One evening, after a class with German naturopath Andreas Marx, they talked about bringing more of the best German biological dentists to the US to teach them. Wanting to share this knowledge with the best American dentists, they dreamt of a global network of dentists committed to biological principles. They could share knowledge, technology and insight. They could establish standards of care. They could build a canon of legitimate scientific knowledge. And there would be strength in numbers.

That evening, the American Academy of Biological Dentistry was born.

Several years ago, the name was changed to better reflect the Academy’s global membership and the integral relationship between dentistry and medicine. Yet the IABDM mission continues: providing opportunities for biological dentists, physicians and allied practitioners to meet, network and share research and knowledge that helps us provide the best integrative care to our patients.

This year (PDF), two of the key figures in the ongoing fight to end toxic dentistry will be speaking about their latest research: biochemist Dr. Boyd Haley, on the relationship between mercury exposure and Alzheimer’s disease; and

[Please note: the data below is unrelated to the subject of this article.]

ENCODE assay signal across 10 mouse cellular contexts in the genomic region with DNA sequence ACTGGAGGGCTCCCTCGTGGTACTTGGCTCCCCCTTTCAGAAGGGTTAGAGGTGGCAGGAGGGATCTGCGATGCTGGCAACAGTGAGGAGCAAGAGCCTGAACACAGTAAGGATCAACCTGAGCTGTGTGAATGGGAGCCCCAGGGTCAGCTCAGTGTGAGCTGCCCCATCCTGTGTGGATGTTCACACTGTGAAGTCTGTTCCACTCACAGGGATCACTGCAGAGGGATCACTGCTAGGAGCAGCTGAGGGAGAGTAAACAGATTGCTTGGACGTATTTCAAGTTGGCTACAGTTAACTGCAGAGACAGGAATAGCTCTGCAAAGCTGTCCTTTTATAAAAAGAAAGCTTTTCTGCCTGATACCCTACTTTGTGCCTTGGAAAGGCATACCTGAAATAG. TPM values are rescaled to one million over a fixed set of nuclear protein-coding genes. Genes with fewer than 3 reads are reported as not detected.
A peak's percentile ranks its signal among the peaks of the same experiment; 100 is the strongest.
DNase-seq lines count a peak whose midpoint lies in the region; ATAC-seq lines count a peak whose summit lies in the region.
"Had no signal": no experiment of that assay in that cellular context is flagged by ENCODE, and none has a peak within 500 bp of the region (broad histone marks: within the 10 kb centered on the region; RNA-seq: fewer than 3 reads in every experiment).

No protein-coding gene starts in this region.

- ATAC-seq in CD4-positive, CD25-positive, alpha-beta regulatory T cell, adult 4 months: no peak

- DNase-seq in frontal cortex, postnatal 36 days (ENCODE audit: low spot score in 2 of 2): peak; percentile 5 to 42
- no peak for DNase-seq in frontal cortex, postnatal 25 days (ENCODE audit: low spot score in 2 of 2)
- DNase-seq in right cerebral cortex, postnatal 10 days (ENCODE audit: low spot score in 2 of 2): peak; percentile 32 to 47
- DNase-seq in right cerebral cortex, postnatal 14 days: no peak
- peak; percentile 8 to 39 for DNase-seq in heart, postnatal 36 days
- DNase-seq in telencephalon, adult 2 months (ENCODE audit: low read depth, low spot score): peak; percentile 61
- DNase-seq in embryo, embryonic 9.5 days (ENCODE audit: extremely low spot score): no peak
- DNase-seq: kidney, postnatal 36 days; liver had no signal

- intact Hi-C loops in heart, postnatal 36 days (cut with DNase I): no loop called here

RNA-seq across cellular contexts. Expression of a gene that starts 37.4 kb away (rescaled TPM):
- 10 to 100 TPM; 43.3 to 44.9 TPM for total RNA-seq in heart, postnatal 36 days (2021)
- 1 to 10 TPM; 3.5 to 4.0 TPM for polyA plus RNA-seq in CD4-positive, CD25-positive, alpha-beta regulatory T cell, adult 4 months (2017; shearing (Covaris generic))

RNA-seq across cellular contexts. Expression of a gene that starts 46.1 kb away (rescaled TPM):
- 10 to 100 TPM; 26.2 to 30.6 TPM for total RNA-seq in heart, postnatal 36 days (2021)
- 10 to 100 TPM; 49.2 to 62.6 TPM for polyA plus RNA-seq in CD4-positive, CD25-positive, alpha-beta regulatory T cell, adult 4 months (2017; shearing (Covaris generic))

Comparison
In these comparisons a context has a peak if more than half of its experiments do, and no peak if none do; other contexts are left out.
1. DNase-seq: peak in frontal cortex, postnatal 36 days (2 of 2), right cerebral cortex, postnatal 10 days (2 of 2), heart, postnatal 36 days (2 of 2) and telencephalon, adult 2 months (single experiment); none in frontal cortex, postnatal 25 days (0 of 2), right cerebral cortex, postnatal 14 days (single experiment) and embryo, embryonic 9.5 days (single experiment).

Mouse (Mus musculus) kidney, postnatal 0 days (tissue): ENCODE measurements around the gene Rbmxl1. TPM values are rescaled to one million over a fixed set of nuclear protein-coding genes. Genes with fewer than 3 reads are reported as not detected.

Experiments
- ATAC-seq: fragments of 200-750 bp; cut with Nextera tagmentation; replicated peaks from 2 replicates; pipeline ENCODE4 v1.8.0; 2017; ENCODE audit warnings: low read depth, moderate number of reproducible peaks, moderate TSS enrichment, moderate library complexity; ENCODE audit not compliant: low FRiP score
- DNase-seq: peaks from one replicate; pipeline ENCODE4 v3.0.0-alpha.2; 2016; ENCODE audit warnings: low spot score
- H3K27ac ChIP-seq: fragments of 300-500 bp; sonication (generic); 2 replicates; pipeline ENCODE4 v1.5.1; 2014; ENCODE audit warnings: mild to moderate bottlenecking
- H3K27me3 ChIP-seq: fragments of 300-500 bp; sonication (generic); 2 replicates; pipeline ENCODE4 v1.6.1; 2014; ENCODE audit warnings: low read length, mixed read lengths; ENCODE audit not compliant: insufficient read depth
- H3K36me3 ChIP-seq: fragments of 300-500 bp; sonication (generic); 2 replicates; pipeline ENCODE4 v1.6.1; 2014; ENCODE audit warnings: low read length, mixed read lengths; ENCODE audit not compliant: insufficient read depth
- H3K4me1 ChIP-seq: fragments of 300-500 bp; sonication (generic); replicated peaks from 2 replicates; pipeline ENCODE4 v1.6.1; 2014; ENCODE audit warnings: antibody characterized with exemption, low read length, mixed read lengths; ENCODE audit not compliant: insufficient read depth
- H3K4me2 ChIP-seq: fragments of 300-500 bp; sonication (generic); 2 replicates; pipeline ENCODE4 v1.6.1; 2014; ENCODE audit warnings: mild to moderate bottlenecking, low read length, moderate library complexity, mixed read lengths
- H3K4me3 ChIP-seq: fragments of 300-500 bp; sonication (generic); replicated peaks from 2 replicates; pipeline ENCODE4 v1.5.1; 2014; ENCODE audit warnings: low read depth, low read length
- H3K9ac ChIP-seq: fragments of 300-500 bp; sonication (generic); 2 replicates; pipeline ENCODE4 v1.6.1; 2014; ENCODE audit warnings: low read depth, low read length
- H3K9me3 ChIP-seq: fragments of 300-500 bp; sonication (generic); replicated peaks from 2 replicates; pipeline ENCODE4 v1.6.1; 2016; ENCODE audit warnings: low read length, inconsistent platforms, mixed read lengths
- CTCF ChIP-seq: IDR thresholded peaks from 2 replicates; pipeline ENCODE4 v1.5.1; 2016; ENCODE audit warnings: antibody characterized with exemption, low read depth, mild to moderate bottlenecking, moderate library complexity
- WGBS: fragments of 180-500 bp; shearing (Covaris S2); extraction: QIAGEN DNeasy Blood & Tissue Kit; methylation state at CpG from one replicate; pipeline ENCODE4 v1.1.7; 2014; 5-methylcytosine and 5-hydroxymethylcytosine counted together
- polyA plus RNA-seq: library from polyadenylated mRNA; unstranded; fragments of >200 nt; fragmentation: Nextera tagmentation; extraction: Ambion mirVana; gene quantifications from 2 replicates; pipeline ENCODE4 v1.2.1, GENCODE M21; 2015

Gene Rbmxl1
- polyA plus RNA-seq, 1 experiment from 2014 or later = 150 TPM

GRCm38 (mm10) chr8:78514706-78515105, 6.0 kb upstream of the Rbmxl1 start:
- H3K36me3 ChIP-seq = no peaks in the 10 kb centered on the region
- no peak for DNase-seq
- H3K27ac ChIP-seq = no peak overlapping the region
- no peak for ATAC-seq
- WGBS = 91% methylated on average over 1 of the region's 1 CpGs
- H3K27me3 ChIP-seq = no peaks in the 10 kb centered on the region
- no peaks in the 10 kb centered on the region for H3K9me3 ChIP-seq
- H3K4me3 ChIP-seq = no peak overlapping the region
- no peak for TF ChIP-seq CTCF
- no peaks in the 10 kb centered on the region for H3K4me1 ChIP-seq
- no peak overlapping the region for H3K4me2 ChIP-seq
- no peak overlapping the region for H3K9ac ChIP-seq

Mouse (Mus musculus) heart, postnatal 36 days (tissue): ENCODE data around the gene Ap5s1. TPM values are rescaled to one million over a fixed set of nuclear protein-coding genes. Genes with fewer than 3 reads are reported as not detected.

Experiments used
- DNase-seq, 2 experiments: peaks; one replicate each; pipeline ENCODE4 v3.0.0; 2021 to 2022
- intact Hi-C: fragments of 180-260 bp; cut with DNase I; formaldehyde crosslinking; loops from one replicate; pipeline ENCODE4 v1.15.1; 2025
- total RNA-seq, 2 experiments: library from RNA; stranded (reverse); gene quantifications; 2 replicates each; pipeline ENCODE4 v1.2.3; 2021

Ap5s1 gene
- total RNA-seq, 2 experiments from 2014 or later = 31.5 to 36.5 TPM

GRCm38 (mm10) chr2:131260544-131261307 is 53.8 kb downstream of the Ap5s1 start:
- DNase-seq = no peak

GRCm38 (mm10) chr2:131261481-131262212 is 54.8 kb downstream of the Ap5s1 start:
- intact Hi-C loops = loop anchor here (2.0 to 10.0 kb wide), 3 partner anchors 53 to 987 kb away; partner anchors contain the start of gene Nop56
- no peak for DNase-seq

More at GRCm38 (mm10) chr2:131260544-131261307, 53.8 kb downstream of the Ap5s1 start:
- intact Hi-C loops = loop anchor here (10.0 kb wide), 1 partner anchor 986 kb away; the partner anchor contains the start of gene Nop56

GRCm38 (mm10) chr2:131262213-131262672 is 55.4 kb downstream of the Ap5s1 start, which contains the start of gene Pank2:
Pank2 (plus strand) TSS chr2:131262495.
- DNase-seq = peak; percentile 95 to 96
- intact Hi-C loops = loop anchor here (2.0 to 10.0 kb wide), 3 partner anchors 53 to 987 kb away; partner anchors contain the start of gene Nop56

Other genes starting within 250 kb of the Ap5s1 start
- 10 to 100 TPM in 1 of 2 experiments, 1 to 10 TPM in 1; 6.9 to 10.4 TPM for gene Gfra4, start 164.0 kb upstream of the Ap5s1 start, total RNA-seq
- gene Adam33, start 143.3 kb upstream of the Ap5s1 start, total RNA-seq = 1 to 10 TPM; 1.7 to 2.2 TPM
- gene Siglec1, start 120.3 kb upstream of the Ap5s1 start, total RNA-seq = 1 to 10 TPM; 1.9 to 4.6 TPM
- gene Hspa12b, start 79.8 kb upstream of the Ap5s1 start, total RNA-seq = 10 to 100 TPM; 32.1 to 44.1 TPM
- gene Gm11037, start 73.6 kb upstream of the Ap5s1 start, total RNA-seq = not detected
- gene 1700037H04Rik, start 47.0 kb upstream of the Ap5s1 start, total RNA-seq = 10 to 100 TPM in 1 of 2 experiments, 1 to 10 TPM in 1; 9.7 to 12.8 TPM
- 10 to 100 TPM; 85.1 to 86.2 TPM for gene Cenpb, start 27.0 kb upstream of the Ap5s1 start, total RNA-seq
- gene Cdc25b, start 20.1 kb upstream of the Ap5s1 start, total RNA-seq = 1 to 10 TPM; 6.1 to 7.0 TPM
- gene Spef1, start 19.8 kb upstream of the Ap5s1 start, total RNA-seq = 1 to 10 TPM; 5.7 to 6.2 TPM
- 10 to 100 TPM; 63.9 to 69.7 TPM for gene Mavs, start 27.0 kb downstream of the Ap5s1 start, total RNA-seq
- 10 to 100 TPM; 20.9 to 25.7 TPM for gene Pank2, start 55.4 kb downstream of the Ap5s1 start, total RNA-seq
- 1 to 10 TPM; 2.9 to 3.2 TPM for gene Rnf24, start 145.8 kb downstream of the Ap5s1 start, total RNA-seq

dental researcher Dr. Hal Huggins, on reasons for the astronomical rise in conditions such as MS and ALS (Lou Gehrig’s disease).

Also presenting will be naturopath Dr. Louisa Williams (author of the excellent book Radical Medicine) and noted oral pathology expert Jerry Bouquot, DDS – and I’m looking forward to learning more from both of them, too.

For as I wrote before, I’m a continual student

The professional man has no right
to be other than a continuous student.

G.V. Black, DDS

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30+ Years of Mercury-Free Dentistry

There’s a lot of high-quality, detailed and well-documented information out there about the health hazards of dental mercury. Many who contact my office about their dental needs are already quite familiar with it. In fact, their research is often what brought them to my office in the first place. Still, they have specific questions about me, my practice and what they can expect in terms of treatment.

So I created a FAQ to address the most common questions and concerns. Here’s an excerpt to round out Mercury-Free Dentistry Week:

  • How long have you been a mercury-free dentist?
    I have been a mercury-free dentist since the mid-1970s.
  • What qualifies you to diagnose and safely treat dental mercury poisoning?
    I have taken hundreds of hours of postgraduate training in order to learn the proper techniques of and science supporting this dental treatment. This study is in addition to my general qualifications as a dentist and related continuing education, which you can read about here.
  • How do you know if mercury amalgam fillings are causing a problem?